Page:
Aesthetically, the film is phenomenally well drawn–a major plus. Attention is given to the slightest detail, whether that be environment or small details; with the steampunk/turn of the century environment, the small mechanics of gears and cogs are drawn to the finest detail. In addition, the film does a wonderful job subtly combining CGI with hand animation. It was difficult at times to quickly see which was which.
Coupled with the animation, the score and music fits nicely with the era and the style. We see grandiose organ pieces with the final scene of the film, and we hear the energizing adventure score as Watson and the gang traverse through big action moments in the film.
Despite all these great and wondrous things, there were some low points. The first half of the film is tight and cohesive–even enjoyable; however, the second half of the film is just left of center. The second half feels strung together and although still exciting, it just didn’t feel right. Coupled with this sense of confusion, the characters did not feel relatable in any way; I did not feel as if I could connect with any of the characters. The only character with which I did connect had considerable screen time in the first half but was almost nonexistent until the very end of the film.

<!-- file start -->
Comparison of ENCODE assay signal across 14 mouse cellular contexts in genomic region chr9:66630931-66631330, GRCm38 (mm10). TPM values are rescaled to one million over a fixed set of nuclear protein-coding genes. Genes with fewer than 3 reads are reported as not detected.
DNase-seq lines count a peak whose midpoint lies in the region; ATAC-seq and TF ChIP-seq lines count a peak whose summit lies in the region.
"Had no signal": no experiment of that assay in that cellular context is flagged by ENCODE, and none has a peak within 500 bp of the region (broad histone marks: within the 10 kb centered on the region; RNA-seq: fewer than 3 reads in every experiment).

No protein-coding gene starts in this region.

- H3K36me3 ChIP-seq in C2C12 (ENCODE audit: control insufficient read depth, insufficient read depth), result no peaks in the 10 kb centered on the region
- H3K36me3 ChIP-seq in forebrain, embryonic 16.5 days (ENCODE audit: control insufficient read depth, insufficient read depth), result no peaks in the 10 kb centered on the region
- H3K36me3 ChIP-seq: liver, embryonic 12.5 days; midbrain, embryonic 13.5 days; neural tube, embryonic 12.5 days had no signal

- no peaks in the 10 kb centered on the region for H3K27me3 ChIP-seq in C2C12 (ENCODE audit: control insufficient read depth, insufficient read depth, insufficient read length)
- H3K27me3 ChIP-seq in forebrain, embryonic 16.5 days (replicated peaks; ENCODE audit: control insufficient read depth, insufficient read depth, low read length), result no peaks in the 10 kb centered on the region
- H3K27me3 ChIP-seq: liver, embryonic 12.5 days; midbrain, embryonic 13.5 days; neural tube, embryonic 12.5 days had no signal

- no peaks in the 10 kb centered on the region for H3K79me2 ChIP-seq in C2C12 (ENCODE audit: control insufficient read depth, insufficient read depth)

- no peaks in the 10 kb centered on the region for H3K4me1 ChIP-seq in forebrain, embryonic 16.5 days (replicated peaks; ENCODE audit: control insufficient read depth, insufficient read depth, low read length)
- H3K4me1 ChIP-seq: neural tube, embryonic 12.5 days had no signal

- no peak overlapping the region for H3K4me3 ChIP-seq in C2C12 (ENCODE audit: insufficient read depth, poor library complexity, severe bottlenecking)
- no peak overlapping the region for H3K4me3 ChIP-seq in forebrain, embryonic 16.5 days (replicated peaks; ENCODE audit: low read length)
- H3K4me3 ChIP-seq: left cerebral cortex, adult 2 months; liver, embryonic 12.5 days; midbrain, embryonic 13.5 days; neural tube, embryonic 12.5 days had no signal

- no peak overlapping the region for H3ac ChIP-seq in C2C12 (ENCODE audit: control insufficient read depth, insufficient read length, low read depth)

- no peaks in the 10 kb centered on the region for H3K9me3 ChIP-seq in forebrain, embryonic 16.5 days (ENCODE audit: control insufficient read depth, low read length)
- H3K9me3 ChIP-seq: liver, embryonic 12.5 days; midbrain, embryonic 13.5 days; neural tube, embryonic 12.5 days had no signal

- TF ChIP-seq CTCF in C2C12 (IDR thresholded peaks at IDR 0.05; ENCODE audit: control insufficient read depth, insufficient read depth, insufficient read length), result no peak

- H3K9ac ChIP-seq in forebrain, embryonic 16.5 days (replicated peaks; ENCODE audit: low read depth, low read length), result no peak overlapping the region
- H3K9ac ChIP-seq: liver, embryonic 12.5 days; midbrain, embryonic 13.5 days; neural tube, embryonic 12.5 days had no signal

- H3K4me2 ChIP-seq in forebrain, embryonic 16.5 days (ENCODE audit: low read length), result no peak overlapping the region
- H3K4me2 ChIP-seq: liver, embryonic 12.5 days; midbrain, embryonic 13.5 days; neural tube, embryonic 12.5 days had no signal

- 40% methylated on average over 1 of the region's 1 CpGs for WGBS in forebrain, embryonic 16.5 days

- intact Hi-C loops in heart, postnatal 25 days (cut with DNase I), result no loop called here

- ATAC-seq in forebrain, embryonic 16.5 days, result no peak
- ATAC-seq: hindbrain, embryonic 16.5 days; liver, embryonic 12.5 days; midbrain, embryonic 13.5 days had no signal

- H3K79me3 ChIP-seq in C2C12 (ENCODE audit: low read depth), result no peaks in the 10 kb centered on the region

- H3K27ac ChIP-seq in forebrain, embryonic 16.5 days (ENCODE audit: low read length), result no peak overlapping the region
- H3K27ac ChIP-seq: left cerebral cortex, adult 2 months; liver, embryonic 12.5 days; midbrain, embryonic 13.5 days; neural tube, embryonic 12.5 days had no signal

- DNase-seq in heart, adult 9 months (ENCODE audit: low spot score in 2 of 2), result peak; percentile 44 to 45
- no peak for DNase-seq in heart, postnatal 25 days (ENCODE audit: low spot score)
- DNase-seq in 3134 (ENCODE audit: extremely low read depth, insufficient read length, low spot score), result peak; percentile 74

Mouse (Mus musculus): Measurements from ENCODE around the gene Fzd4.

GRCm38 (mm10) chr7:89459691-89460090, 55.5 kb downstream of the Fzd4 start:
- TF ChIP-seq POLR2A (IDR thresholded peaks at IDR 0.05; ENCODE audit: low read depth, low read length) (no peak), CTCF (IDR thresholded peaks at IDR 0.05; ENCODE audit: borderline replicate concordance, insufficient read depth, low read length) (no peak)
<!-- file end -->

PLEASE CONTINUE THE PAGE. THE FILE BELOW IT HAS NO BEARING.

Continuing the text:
The audio presentation for this release is a very good one, as we get the original Japanese 5.1 theatrical mix and an English language adaptation in the same format. Both are encoded using the Dolby TrueHD lossless codec that works to give this some pretty good life.
The Empire of Corpses comes in at 1080p HD at 16:9 ratio aspect. The film does a fantastic job with the visuals; the color scheme and design work well with the time era for the film and gives it that dark, industrial feel. Overall, it is a beautiful visual experience.
The Empire of Corpses has your somewhat “now” standards for extra-feature content. The English voice actors give their thoughts on the film and what it took from them to make the film, as well as a bit on their character. We also get the chance to hear their thoughts on some of the deeper themes in the film, e.g. the ethical/moral dilemma of corpse reanimation, free will, and the concept of the soul and what it means to be human.
Along with these, we have:
- 2 promo videos
- The original trailer
- Additional film trailers
The backdrop of the film is interesting–you have the Indiana Jones-like feel of rough-and-round ‘em up adventuring across the world, and it’s visually and conceptually beautiful. However, The Empire of Corpses is a film that grabs you and puts you in the front seat of the coaster ride; I say coaster ride because sometimes, the film feels haphazardly strung together and can be confusing at times. Despite this, I found The Empire of Corpses an extremely enjoyable film and would encourage everyone to check it out!
Latest posts by Jorge (see all)
- ‘The Empire of Corpses’ Blu-ray Review - August 16, 2016
- ‘Lady Snowblood: Song of Vengeance’ Criterion Review - August 3, 2016
- ‘Lady Snowblood’ Criterion Review - July 20, 2016